Iran sets out proposals for nuclear programme in Geneva

Tehran ‘breakthrough’ plan involves six-month timetable to achieving deal

EU foreign policy chief Catherine Ashton speaks with Iranian foreign minister Mohammad Javad Zarif last night in Geneva, after he gave an hour-long presentation on Iran’s proposals to end the nuclear deadlock. Photograph: Fabrice Coffrini/Reuters

EU foreign policy chief Catherine Ashton speaks with Iranian foreign minister Mohammad Javad Zarif last night in Geneva, after he gave an hour-long presentation on Iran’s proposals to end the nuclear deadlock. Photograph: Fabrice Coffrini/Reuters

 

Negotiations in Geneva are due to go into a second day today after the first “very detailed” technical discussions between Iran and major powers over Tehran’s nuclear programme for years.

After giving an hour-long PowerPoint presentation on its proposals to end the decade-old deadlock, Iranian foreign minister Mohammad Javad Zarif was due to meet the EU foreign policy chief, Catherine Ashton, last night to prepare for today’s session, amid the first signs of real progress for at least four years.

No details of the Iranian presentation, titled “Closing an unnecessary crisis: Opening new horizons”, were disclosed but it is thought to propose curbs on the Iranian programme in return for sanctions relief and international recognition of Iran’s right to enrich uranium.

“For the first time, very detailed technical discussions continued this afternoon,” said Ms Ashton’s spokesman, Michael Mann.

Mr Zarif’s deputy, Abbas Araqchi, said: “We believe our proposal has the capacity to make a breakthrough.”

Mr Araqchi said the Iranian plan set out a timeline of six months to get to a deal. He said Iran hoped the next step – a new round of talks on the details of a deal – would take place within a month.

Senior diplomats from the US, UK, France, Germany, Russia, and China – who make up a negotiating group chaired by Ms Ashton – were consulting with their capitals on a common response to the Iranian presentation.

No translation delay
Unlike previous negotiations, the two days of talks in Geneva are being carried out in English, which Mr Zarif and Mr Araqchi speak fluently. Without the need for interpreters, the negotiations were moving at least twice as quickly as previous talks.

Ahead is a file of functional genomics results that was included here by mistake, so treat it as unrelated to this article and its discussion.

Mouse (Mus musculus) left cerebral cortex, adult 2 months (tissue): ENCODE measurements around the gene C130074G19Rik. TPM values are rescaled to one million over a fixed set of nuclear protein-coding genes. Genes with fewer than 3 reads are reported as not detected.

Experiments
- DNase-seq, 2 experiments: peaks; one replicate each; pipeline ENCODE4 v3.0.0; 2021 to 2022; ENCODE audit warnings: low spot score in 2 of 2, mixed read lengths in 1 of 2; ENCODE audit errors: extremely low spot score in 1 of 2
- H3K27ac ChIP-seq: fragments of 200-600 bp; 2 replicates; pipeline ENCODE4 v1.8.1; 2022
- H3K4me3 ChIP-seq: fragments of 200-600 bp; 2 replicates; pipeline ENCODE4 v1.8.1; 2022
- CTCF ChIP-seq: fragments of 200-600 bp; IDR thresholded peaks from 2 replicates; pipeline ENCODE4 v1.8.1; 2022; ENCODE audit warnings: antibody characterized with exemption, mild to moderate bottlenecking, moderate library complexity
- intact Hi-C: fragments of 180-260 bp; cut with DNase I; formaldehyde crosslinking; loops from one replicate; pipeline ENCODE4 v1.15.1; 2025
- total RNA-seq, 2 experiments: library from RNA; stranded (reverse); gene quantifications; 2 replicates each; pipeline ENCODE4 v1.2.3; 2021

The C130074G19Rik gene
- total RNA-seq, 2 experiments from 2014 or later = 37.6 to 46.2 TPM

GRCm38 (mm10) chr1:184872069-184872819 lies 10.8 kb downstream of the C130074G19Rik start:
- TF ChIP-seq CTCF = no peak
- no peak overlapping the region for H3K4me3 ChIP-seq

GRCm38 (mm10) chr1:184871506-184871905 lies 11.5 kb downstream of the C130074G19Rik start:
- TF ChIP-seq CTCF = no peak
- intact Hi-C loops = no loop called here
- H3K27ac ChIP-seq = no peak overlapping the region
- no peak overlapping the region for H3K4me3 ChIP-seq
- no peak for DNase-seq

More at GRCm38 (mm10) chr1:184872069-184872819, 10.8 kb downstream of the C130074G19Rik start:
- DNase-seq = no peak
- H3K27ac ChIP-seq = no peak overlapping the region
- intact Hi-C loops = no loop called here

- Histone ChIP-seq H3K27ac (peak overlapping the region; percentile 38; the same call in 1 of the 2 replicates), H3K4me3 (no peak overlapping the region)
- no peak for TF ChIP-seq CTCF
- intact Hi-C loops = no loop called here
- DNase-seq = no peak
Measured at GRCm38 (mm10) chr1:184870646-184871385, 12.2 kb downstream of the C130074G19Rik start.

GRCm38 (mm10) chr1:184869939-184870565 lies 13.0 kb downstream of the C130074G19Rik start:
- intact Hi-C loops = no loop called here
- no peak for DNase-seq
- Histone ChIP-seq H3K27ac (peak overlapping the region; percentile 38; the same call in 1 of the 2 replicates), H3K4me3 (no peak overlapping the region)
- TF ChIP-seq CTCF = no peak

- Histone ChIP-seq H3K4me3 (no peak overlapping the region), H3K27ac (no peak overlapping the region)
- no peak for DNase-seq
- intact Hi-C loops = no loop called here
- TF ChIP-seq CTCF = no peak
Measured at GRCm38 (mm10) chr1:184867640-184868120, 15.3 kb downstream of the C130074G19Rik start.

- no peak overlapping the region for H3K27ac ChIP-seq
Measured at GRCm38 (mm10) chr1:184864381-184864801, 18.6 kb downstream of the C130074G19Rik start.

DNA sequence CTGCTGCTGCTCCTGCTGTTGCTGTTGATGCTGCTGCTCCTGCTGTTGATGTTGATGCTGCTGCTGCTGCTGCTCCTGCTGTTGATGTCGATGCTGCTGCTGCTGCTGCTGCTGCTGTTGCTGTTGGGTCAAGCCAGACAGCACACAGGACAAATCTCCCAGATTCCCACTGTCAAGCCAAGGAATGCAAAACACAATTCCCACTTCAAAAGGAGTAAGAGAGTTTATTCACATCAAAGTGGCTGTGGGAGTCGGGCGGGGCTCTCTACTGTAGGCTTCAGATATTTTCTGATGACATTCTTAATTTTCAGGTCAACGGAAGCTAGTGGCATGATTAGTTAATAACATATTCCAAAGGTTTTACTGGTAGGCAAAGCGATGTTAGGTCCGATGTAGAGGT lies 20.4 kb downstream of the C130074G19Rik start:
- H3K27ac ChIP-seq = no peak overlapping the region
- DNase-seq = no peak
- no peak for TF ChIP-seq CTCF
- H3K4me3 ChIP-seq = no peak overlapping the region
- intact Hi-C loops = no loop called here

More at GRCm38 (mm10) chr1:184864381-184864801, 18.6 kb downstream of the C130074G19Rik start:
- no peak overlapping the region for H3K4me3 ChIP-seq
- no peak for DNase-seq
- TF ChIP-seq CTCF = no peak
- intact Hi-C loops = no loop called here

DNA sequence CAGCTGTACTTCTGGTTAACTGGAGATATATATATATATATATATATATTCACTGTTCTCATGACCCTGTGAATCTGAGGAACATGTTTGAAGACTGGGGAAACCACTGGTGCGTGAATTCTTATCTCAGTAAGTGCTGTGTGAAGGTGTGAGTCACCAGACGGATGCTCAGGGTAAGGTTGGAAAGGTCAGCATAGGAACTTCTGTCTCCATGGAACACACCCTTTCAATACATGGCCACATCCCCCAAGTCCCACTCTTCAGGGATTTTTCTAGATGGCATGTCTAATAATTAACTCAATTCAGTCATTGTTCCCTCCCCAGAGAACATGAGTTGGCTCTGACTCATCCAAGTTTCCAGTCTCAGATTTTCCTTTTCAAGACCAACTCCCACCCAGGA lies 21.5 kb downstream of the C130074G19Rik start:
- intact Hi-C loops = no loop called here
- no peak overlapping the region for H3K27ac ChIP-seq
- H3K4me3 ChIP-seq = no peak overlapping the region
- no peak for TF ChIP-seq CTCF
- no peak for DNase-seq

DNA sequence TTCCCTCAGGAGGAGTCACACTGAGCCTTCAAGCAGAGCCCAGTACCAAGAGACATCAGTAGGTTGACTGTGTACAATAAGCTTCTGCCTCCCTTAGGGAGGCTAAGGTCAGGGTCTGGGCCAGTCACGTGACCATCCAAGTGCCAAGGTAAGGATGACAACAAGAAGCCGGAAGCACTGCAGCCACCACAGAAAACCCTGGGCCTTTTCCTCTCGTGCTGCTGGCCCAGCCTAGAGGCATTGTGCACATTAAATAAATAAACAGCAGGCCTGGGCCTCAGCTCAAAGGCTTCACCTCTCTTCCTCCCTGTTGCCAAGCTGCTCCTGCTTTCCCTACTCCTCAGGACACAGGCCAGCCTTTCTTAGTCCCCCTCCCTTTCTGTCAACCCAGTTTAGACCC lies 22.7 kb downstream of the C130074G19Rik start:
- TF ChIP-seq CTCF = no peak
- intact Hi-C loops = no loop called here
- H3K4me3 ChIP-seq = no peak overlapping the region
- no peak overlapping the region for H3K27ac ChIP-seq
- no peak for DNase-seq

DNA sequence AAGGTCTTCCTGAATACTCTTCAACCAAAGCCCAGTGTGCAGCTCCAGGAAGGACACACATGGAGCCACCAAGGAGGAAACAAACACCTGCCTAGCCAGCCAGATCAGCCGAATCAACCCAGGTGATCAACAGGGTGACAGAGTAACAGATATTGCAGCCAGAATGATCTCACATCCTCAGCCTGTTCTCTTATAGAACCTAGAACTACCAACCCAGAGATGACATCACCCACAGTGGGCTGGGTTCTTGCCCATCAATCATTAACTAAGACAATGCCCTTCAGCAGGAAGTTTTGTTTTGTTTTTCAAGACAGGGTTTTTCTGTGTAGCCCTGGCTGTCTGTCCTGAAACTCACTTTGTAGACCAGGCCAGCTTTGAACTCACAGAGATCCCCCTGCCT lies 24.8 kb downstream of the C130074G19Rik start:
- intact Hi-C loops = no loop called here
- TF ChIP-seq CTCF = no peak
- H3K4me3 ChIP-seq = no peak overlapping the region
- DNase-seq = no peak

After the PowerPoint presentation in the morning, Mr Zarif retired to his hotel complaining of severe backache. He has said the condition was brought on by attacks by the conservative press in Tehran which he said had misquoted him as saying the recent thaw with the US was a mistake.

The pain forced him to lie down for much of the flight from Tehran to Geneva, on which he brought a doctor to help keep it under control.

The backache was apparently not the only reminder of pressures at home: according to one Iranian report, Mr Zarif’s delegation received a phone call from Tehran yesterday morning with last-minute changes to the Iranian proposal.

Asked about the foreign minister’s condition, Mr Araqchi said: “He’s not all right at all. He is suffering a lot.” He said Mr Zarif had gone to the hotel but would not leave Geneva.

Confidence-building move
Before the talks began, a senior US official said the aim was to make progress towards an interim confidence-building deal that would defuse tensions and buy time for a more comprehensive solution to the Iranian nuclear standoff.

The official said Mr Araqchi’s announcement days before Geneva that Iran would not contemplate shipping out enriched uranium as part of a deal was not a critical problem. “There’s a variety of ways of dealing with that,” she said.

“To get to a comprehensive agreement is very, very difficult with highly technical issues that have to be resolved. We are looking for a confidence-building step that will put some time on the clock,” the official said. “The aim is to rebuild trust – to constrain the programme and even take it back a notch.”

She pointed to the fact that the US delegation included financial experts as evidence that Washington was ready to talk about scaling down sanctions in response to Iranian concessions. “If they are ready to go, we are ready to go,” she said. – (Guardian service)